"Gods Many"

The early Hindu gods were nature gods. There were gods of light, air, sun, moon, fire, and death. Later, family gods and tribal gods appeared. Among the Hindu gods at present are to be found those re­sembling human beings, animals, demons, and ghosts. At the present time the two main branches of Hinduism are the Vaish­nava cult, which regards Vishnu, the pre­server, as the chief god; and the Shaiva cult, which places Shiva, the destroyer, at the head of the list of gods. Vishnu has gradually taken the place of Indra, who for many centuries held first place as the national god of the Aryans. One peculiar feature of the worship of Vishnu is that he is never worshiped in his own person, but always in one or another of his mani­festations, or incarnations. Rama and Krishna are the two principal incarnations of Vishnu; but of the two, Krishna is the greater and undoubtedly has more wor­shipers than any other god in India.

Krishna is an incarnation with a very striking history. How much of it is legendary and how much sober fact, if he ever lived at all, it is exceedingly difficult to say. He is, like Rama, a great hero, "an exterminator of monsters, a victorious warrior," but unfortunately his record is not admirable. As given in the Puranas he is said to have had sixteen thou­sand wives and a hundred and eighty thousand children, many of his days being spent in an impure round of gambols with the shepherd maidens. Spirit­ualize these accounts as far as one may, the danger­ous journey through such mire to reach the heights beyond is sure to leave its stain deep on the soul of even the purest-minded reader. It is a sad plight in which popular Hinduism finds itself with its most exalted incarnation.4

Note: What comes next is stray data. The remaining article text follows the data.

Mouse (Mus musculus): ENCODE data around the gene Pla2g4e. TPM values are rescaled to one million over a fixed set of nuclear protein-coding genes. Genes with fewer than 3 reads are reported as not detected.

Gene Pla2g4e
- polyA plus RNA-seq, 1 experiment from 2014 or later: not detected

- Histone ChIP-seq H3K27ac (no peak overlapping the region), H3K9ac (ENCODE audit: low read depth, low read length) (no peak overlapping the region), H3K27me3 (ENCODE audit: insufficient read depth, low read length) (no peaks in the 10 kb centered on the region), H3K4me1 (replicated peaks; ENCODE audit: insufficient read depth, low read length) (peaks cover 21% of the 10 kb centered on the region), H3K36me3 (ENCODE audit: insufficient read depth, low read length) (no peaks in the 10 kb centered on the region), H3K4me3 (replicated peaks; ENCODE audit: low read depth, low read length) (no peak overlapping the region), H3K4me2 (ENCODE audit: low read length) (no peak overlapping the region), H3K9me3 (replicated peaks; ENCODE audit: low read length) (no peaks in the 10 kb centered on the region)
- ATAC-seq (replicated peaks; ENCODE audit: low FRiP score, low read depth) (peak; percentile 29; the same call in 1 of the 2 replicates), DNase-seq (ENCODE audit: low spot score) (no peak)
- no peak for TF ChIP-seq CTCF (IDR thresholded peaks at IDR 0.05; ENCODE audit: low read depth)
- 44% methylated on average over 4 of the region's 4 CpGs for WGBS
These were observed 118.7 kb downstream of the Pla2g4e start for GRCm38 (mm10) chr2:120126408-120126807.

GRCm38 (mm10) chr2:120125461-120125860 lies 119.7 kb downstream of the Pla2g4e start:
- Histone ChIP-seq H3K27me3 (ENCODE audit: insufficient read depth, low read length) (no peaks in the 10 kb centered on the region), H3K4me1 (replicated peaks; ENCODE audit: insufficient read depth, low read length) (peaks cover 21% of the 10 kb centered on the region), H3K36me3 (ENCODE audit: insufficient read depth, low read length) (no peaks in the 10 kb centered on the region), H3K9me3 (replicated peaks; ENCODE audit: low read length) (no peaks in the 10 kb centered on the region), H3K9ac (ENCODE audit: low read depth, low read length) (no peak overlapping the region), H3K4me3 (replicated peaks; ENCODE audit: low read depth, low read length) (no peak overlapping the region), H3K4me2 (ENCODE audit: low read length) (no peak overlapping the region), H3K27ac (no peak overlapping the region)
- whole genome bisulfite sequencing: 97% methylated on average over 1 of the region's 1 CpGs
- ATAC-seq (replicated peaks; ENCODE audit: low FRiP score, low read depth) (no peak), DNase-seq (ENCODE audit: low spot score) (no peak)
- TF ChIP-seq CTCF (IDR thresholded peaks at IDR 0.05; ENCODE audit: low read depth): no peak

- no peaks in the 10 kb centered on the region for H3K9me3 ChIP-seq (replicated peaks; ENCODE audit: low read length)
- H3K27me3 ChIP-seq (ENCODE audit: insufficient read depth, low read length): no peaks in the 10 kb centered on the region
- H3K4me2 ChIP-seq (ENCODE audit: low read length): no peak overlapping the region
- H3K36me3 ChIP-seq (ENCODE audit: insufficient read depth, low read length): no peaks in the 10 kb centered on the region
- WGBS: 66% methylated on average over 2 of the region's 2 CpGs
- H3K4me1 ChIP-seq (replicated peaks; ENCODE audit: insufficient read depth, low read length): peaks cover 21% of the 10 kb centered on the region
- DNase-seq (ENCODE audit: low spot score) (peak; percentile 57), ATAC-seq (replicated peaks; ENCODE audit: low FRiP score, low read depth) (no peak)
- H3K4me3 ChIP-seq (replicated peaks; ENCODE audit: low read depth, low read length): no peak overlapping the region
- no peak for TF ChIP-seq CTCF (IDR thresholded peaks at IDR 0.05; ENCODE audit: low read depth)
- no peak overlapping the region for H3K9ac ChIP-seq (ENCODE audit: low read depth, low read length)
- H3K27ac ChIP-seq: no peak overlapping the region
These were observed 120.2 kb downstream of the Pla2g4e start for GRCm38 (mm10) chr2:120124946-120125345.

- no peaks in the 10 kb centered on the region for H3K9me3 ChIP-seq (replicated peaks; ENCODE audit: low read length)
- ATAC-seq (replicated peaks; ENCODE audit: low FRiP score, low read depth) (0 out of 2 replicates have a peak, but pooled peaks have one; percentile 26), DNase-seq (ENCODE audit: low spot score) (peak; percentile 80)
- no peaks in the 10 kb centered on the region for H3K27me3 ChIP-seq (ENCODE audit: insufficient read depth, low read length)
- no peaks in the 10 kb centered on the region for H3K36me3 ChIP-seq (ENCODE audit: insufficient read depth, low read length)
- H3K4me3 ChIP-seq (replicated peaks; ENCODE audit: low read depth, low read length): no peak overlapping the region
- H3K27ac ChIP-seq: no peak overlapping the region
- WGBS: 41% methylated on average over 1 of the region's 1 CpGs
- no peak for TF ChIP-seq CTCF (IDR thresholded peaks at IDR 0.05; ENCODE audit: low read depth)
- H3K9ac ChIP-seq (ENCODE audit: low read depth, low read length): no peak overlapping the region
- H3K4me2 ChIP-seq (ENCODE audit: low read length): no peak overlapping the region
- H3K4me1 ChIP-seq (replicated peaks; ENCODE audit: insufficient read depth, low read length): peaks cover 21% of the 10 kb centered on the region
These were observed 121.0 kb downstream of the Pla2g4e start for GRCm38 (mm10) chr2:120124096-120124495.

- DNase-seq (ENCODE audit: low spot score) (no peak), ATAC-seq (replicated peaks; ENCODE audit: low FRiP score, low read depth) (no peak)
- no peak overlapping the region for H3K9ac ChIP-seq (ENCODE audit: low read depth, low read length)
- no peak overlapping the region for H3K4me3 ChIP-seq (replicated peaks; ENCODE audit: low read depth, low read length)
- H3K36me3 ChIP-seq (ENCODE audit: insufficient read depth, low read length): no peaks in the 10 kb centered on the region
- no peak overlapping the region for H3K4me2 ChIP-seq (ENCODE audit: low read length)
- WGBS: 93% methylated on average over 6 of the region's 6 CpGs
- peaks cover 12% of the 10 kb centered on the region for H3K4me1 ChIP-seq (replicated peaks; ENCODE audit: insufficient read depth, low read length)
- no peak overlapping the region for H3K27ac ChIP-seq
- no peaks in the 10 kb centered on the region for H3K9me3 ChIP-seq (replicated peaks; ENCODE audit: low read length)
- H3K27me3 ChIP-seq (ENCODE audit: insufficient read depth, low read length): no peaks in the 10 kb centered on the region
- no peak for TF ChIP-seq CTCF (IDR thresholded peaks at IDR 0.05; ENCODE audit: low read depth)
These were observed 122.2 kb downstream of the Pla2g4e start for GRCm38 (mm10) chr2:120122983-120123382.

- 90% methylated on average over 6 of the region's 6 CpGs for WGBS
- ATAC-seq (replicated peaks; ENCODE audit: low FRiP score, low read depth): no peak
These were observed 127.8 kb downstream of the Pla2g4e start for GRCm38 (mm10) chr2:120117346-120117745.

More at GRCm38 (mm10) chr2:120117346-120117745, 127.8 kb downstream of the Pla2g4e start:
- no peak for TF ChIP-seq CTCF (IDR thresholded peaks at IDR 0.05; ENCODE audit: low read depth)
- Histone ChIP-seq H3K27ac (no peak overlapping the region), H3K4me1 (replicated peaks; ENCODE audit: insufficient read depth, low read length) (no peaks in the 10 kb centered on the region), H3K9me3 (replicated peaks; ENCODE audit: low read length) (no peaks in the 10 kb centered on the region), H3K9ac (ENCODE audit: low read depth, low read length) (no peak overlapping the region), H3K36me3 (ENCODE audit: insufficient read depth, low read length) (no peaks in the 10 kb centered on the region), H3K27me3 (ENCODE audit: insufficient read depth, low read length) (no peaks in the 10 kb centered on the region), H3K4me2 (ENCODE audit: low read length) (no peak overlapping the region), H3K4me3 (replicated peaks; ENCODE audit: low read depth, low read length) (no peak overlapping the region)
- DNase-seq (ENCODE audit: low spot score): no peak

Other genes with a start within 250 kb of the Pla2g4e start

Cults in North and South India

The majority of the Vaishnavas are in the northern part of India. They no longer sacrifice animals in connection with their worship, but use grain, fruit, flowers, and milk instead.

The Shaivites, who worship Shiva, the destroyer, are found in South India. Shiva is often worshiped in the person of his wives. One of these is Kali, who is con­sidered to be the most wicked and cruel of all Hindu goddesses. The Kali Temple in Calcutta is one of the most famous in India. Recently a Hindu priest invited a Seventh-day Adventist evangelist to speak at this temple. The evangelist quickly ac­cepted the invitation. Upon arriving at the Kali Temple he found five thousand Hin­dus waiting to hear the story of Jesus.

When we are told by Monier-Williams that ninety per cent of all the people of India are demon-worshipers, we ask how that can be when the people have been roughly divided between the two great sects. The fact is, the lines are loosely drawn and are stepped over with ease. Millions who may at times worship at the shrines of Krishna or Siva are also devotees of lesser gods and village divinities, who are little better than malignant demons. They see no incongruity in so doing. They are in want and are fearful as they look into the future—why should they not have access to any and all gods who may possibly avert the dangers which beset them? 6

Because Hindus believe that God is in everything, they reverence everything in nature. The cow is held in special esteem. Most orthodox Hindus are vegetarians and would no sooner eat beef than a Christian would eat the flesh of a human being. For­eigners who visit India are amazed at the number of cows making their way along the streets and sidewalks. Great respect is shown to them. Regardless of the throngs, there is always room for the cows. Provision is made for old cows in hostels that have been endowed by the wealthy. Hindus are warned, "All that kill . . . cows rot in hell for as many years as there are hairs on the body of the [slain] cow."